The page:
There are many Jitterbugs, of various sizes, in the 120 Polyhedron. The planes of the initial 5 Jitterbugs of the 120 Polyhedron align with the planes of the great circles of polyhedra rotational symmetries which define the 120 spherical triangles on a sphere.
Figure 28 Five Jitterbugs’ ellipse sets in the planes of 15 Great Circles to define a 120 Polyhedron like structure
One way to look at an ellipses on the surface of the surrounding cylinder is to recognize that the equation
is simply a cosine wave wrapped around the cylinder. There are 3 such cosine waves wrapped onto the surface of a Jitterbug cylinder corresponding to the 3 vertices of a Jitterbug triangle.
Figure #29 Three Jitterbug ellipses on a cylinder
The vertices of the Jitterbug triangles move on elliptical paths.
There are 6 ellipses per Jitterbug. These 6 ellipses define 3 planes, 2 ellipses per plane. The planes intersect each other at 90 degrees. The 2 ellipses per plane intersect each other at 90 degrees.
For the “normal” Jitterbug motion, based on physical, rigid mechanical models, the vertices of the Jitterbug do not travel along the complete elliptical path.
The equation for the Jitterbug ellipse is
The parametric form of the equation for the ellipse is given by
with 0° £ q £ 360° is the angle of rotation of the ellipse “radius” about the X-axis.
The semimajor axis is (EL = the edge length of the Jitterbug)
a = EL
The semiminor axes is
The eccentricity of the ellipse is
The coordinates for the 2 focus points in the (Y, Z) plane are
The equations used to convert a rotation of the ellipse radius by the angle q amount about the X-axis to the corresponding rotation of the triangle by the angle g amount about the V-axis and visa versa are
For the “normal” Jitterbug motion, - 60° £ g £ 60° with g = - 60° being the first Octahedron position, g = 0° being the VE position, and g = 60° being the second Octahedron position. The corresponding YZ-plane rotation angles of the ellipse radius is - 45° £ q £ 45°.
The radial position of the Jitterbug triangle with respect to its rotation about the V-axis is given by
As the Jitterbug moves from the VE position to the Octahedron position, the vertices pass through first an Icosahedron position and then a regular Dodecahedron position.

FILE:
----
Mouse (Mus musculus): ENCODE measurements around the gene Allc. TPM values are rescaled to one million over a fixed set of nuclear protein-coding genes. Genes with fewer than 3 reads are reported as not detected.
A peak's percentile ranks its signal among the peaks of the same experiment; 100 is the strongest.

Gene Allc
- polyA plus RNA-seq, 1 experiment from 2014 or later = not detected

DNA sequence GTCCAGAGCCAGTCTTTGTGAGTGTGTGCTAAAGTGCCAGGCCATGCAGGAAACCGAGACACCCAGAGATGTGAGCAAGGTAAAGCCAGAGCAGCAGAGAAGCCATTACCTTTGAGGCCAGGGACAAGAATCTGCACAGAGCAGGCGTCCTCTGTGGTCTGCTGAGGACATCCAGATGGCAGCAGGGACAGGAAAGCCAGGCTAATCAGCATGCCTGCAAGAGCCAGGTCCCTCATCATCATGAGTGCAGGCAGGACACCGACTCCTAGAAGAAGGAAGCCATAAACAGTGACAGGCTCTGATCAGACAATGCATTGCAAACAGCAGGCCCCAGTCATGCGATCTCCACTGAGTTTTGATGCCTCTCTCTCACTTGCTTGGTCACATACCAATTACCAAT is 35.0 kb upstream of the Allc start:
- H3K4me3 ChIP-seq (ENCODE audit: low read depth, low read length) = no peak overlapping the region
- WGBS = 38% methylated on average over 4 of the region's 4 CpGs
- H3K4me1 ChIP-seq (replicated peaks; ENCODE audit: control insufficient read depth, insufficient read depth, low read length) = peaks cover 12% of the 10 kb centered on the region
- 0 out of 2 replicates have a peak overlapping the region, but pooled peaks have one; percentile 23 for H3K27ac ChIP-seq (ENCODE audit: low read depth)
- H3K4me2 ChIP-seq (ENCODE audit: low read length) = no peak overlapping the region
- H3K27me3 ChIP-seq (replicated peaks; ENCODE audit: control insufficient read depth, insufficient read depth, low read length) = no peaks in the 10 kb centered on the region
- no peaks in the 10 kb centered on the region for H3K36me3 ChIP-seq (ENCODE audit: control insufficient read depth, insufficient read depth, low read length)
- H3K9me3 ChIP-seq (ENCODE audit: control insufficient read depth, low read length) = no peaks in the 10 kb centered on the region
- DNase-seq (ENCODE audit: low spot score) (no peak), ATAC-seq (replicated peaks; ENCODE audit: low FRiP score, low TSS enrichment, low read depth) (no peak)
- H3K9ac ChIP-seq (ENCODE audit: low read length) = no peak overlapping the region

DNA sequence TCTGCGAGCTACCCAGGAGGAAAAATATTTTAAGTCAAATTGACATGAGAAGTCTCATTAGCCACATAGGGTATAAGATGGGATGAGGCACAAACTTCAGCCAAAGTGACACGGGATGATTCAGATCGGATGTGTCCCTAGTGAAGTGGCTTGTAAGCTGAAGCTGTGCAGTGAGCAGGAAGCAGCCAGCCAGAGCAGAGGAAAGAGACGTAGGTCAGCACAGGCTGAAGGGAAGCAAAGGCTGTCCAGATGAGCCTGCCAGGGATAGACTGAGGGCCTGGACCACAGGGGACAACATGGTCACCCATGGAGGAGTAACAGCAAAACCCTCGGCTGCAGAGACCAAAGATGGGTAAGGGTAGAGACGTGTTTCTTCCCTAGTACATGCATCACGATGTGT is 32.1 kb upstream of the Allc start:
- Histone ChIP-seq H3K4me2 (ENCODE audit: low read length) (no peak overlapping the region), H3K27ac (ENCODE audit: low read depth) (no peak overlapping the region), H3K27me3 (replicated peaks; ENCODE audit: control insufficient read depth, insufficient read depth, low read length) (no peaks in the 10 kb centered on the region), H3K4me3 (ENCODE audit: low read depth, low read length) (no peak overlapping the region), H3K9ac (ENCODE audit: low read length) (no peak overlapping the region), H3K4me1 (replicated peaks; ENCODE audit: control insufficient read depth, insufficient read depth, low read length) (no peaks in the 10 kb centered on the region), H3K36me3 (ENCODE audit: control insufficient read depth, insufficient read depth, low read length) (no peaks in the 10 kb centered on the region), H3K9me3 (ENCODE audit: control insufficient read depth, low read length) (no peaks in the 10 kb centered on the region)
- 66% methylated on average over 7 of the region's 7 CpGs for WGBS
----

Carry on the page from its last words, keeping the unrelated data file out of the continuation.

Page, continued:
The angular amount that a Jitterbug triangle is rotated (in either direction) from the VE position to the Icosahedron position:
The angular amount that the Jitterbug triangle is rotated (in either direction) from the VE position to the Dodecahedron position:
By removing the constraint of fixed sized, impenetrable triangles, the vertices of the Jitterbug can be made to travel along the “sub-Octahedron Zone” portion of the ellipse. There are then 2 different ways that the vertices can traverse this part of the ellipse
1) By allowing the scale of the Jitterbug triangles to change, but still not allowing the triangles to interpenetrate each other,
2) By allowing the Jitterbug triangles to interpenetrate each other without changing the size (scale) of the triangles.
For this case, the radial distance of the triangles is given by the equation
with - 60° £ g £ 60°.
The Jitterbug triangles are scaled by the Scale Factor
For the VE position ( g = 0°)
For the Dodecahedron position ( g = g D above)
For the Icosahedron position ( g = g I above)
SFI = 1 / t @ 0.618033988….
For this case, the Jitterbug triangles interpenetrate but do not change scale. However, the corresponding polyhedra do change scale as in case 1 above.
The radial position of the triangles is given by
where 60° £ g £ 120° with the Octahedron position occurring at g = 60°, the sub-VE position occurring at g = 90° and the second Octahedron position occurring at g = 120° . (If the triangle were rotating in the opposite direction then the angular range would be - 60° £ g £ - 120°.)
The Icosahedron position is at
The sub-Dodecahedron position is at
g DSO = arccos(1/4) @ 75.52248781…°
The sub-VE position occurs at the angle
gVESO = 90°
q VESO = 90°
Fuller, R. Buckminster, Synergetics, MacMillan Publishing Company, 1982
The folowing references were not used for writing of this paper. They were discovered only after I had done my own calculations and illustrations for this paper.
Angell, I. O. and Moore, M. "Symmetrical Intersections of Cylinders." Acta Cryst. Sect. A 43, 244-250, 1987.
Moore, M. "Symmetrical Intersections of Right Circular Cylinders." Math. Gaz. 58, 181-185, 1974.